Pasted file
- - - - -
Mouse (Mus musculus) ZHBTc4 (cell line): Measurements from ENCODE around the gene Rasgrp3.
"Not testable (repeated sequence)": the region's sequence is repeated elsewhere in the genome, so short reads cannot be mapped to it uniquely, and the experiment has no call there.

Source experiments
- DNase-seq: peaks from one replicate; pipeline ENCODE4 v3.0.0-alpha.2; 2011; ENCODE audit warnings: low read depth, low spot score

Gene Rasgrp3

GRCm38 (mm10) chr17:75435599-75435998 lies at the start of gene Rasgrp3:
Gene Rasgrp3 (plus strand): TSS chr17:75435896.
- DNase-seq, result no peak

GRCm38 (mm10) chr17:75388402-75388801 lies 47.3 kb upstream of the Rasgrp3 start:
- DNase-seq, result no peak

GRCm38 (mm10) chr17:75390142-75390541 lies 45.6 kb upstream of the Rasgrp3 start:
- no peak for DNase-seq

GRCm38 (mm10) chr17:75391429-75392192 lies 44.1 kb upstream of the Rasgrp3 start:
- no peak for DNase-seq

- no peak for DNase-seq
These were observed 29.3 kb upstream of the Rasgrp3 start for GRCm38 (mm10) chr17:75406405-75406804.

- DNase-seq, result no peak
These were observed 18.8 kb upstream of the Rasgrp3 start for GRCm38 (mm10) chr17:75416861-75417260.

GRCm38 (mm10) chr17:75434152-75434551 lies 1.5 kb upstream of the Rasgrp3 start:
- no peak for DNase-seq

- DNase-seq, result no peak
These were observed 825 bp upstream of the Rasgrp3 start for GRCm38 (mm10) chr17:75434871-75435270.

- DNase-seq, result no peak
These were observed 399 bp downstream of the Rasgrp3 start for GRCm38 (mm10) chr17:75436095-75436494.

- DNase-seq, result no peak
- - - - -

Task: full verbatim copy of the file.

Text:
Mouse (Mus musculus) ZHBTc4 (cell line): Measurements from ENCODE around the gene Rasgrp3.
"Not testable (repeated sequence)": the region's sequence is repeated elsewhere in the genome, so short reads cannot be mapped to it uniquely, and the experiment has no call there.

Source experiments
- DNase-seq: peaks from one replicate; pipeline ENCODE4 v3.0.0-alpha.2; 2011; ENCODE audit warnings: low read depth, low spot score

Gene Rasgrp3

GRCm38 (mm10) chr17:75435599-75435998 lies at the start of gene Rasgrp3:
Gene Rasgrp3 (plus strand): TSS chr17:75435896.
- DNase-seq, result no peak

GRCm38 (mm10) chr17:75388402-75388801 lies 47.3 kb upstream of the Rasgrp3 start:
- DNase-seq, result no peak

GRCm38 (mm10) chr17:75390142-75390541 lies 45.6 kb upstream of the Rasgrp3 start:
- no peak for DNase-seq

GRCm38 (mm10) chr17:75391429-75392192 lies 44.1 kb upstream of the Rasgrp3 start:
- no peak for DNase-seq

- no peak for DNase-seq
These were observed 29.3 kb upstream of the Rasgrp3 start for GRCm38 (mm10) chr17:75406405-75406804.

- DNase-seq, result no peak
These were observed 18.8 kb upstream of the Rasgrp3 start for GRCm38 (mm10) chr17:75416861-75417260.

GRCm38 (mm10) chr17:75434152-75434551 lies 1.5 kb upstream of the Rasgrp3 start:
- no peak for DNase-seq

- DNase-seq, result no peak
These were observed 825 bp upstream of the Rasgrp3 start for GRCm38 (mm10) chr17:75434871-75435270.

- DNase-seq, result no peak
These were observed 399 bp downstream of the Rasgrp3 start for GRCm38 (mm10) chr17:75436095-75436494.

- DNase-seq, result no peak